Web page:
“Making at MIT is part of our DNA, and the Met makerspace will be the big community space for the Institute. When makers and entrepreneurs mix together from all disciplines, the result is fantastic and amazing solutions. We don’t have a nexus right now where that can happen. The Met makerspace will be the place where the MIT maker community can come together and learn to collaborate and form connections, and that’s going to be a hugely powerful thing.”

—Martin Culpepper SM ’97, PhD ’00, Professor of Mechanical Engineering, Maker Czar

Through multiple initiatives, Project Manus is fostering a broader maker community and inspiring making beyond MIT through collaborations with peer universities, industry, and governments, and the Met makerspace will be a key part of that endeavor. For example, through telecommunication technology, the Met makerspace will link to the MIT Hong Kong Innovation Node, a collaborative space that aims to connect the MIT community with unique resources—including advanced fabrication capabilities—and other opportunities in Hong Kong and the neighboring Pearl River Delta.

The Met makerspace will vastly increase MIT students’ access to the resources required to iterate and drive world-changing ideas toward realization and adoption by the marketplace. It will also be a low-stakes environment for students to let their creativity run free. No matter what a visitor’s goal may be, the Met makerspace will have the tools and resources they need to reach it.

The Makers

“As a kid, I wanted to be an inventor, and then I realized that wasn’t a real job. But being here at MIT has helped me make that come true.”

—Sofia Leon ’22 (pictured above)

People—students, faculty, alumni, and staff—are the driving force behind MIT’s vibrant maker culture and community. Time and again, it is clear how makerspaces foster student success by supporting the development of confidence, perseverance, collaboration, and imagination—not to mention students’ useful, quirky, and innovative projects.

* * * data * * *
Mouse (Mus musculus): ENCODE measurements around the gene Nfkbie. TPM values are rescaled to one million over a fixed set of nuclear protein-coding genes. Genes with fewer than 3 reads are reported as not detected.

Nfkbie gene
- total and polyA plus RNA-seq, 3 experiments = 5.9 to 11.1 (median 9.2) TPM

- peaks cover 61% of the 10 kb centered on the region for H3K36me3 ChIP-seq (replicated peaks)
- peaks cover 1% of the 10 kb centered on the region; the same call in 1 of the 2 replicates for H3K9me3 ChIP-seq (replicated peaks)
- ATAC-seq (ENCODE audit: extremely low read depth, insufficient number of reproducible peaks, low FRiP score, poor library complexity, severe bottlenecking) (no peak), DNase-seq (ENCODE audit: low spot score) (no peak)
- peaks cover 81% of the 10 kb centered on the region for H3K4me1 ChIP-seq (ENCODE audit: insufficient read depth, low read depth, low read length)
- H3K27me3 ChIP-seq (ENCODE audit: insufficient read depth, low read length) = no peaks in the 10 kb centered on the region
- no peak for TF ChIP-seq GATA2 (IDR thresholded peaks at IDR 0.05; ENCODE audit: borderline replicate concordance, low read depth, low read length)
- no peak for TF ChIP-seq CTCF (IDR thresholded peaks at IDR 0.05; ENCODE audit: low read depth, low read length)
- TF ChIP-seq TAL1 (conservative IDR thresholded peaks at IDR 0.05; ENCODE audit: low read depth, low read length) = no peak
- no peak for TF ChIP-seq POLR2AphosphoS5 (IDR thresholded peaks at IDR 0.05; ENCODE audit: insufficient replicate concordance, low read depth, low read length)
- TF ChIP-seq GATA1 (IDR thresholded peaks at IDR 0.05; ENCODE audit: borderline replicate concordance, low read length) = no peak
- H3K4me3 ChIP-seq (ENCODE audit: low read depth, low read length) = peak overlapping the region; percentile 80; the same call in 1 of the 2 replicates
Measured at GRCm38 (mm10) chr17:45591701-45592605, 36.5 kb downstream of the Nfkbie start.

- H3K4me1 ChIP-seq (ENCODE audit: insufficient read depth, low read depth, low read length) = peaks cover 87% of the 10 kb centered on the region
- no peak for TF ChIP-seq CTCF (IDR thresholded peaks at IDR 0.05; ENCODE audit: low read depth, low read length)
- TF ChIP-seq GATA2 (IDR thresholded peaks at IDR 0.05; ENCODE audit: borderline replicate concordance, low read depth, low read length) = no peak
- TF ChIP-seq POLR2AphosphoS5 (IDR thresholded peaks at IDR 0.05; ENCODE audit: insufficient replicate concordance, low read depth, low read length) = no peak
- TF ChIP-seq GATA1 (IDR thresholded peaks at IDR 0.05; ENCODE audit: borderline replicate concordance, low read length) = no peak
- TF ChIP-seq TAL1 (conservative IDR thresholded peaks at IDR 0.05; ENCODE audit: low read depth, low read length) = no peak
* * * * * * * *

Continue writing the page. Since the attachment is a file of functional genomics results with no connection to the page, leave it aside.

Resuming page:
For that reason, it is important to foster and strengthen the maker community across campus. Hands-on education changes the way students learn and transforms the way they think, particularly in today’s innovation-driven world.

“The making culture at MIT is very collaborative and helpful. I never met someone that turned me down when I asked for help. Everyone’s there because they think that making things is awesome. Being in that environment, you really can’t go wrong.”
—Bobby Johnston, physics graduate student

“Making means that I can make a change in this world. Making means making my friends laugh or smile at a random thing that they can hold in their hand and visualize. And making brings a community together that has a common interest. What comes out of makerspaces can change the world.”
—Trang Luu ’18, mechanical engineering graduate student

“Making at MIT is magical. I’m motivated so much by my peers—they push me every day to think about new ways to make things. They’re brilliant, and it’s crazy how MIT brings all these people together.”
—Russell Pasetes ’20

Eswar Anandapadmanaban ’19 in MIT MakerspaceEffie Jia '20 in MIT MakerspaceLuka Govedič ’22 in MIT MakerspaceDanielle Gleason '20 in MIT MakerspaceSteven Truong '20 in MIT MakerspaceThérèse Mills '21 in MIT MakerspaceChristopher Kiel '22 in MIT MakerspaceNora Enright ’19 in MIT MakerspaceJuan Carlos Garcia '20 in MIT Makerspace
Eswar Anandapadmanaban ’19 tests the augmented reality headset he made in the Building 9 makerspace used by VR/AR@MIT, a student organization for hacking computing technologies. “The space of VR/AR is very new, and everyone is experimenting. It’s kind of the Wild West of designing and building stuff from scratch,” he says.